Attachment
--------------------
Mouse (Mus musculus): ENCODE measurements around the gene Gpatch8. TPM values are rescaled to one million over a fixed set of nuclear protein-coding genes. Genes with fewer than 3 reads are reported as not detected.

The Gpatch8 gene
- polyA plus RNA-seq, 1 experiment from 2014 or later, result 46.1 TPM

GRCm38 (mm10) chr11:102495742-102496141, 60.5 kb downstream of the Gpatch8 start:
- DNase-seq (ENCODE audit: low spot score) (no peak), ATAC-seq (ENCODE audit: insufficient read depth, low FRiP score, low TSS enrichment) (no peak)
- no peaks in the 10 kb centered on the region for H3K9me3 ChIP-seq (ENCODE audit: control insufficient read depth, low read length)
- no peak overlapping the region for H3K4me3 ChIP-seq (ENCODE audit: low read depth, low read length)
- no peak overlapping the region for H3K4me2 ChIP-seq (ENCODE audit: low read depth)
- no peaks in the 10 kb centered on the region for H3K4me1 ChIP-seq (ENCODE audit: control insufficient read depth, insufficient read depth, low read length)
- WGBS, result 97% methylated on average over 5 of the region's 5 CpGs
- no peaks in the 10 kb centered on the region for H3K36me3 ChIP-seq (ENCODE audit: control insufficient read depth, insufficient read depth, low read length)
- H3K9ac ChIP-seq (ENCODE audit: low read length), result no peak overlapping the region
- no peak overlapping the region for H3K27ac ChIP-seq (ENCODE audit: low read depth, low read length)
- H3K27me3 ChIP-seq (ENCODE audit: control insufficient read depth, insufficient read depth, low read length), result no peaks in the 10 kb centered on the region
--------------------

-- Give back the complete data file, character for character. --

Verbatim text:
Mouse (Mus musculus): ENCODE measurements around the gene Gpatch8. TPM values are rescaled to one million over a fixed set of nuclear protein-coding genes. Genes with fewer than 3 reads are reported as not detected.

The Gpatch8 gene
- polyA plus RNA-seq, 1 experiment from 2014 or later, result 46.1 TPM

GRCm38 (mm10) chr11:102495742-102496141, 60.5 kb downstream of the Gpatch8 start:
- DNase-seq (ENCODE audit: low spot score) (no peak), ATAC-seq (ENCODE audit: insufficient read depth, low FRiP score, low TSS enrichment) (no peak)
- no peaks in the 10 kb centered on the region for H3K9me3 ChIP-seq (ENCODE audit: control insufficient read depth, low read length)
- no peak overlapping the region for H3K4me3 ChIP-seq (ENCODE audit: low read depth, low read length)
- no peak overlapping the region for H3K4me2 ChIP-seq (ENCODE audit: low read depth)
- no peaks in the 10 kb centered on the region for H3K4me1 ChIP-seq (ENCODE audit: control insufficient read depth, insufficient read depth, low read length)
- WGBS, result 97% methylated on average over 5 of the region's 5 CpGs
- no peaks in the 10 kb centered on the region for H3K36me3 ChIP-seq (ENCODE audit: control insufficient read depth, insufficient read depth, low read length)
- H3K9ac ChIP-seq (ENCODE audit: low read length), result no peak overlapping the region
- no peak overlapping the region for H3K27ac ChIP-seq (ENCODE audit: low read depth, low read length)
- H3K27me3 ChIP-seq (ENCODE audit: control insufficient read depth, insufficient read depth, low read length), result no peaks in the 10 kb centered on the region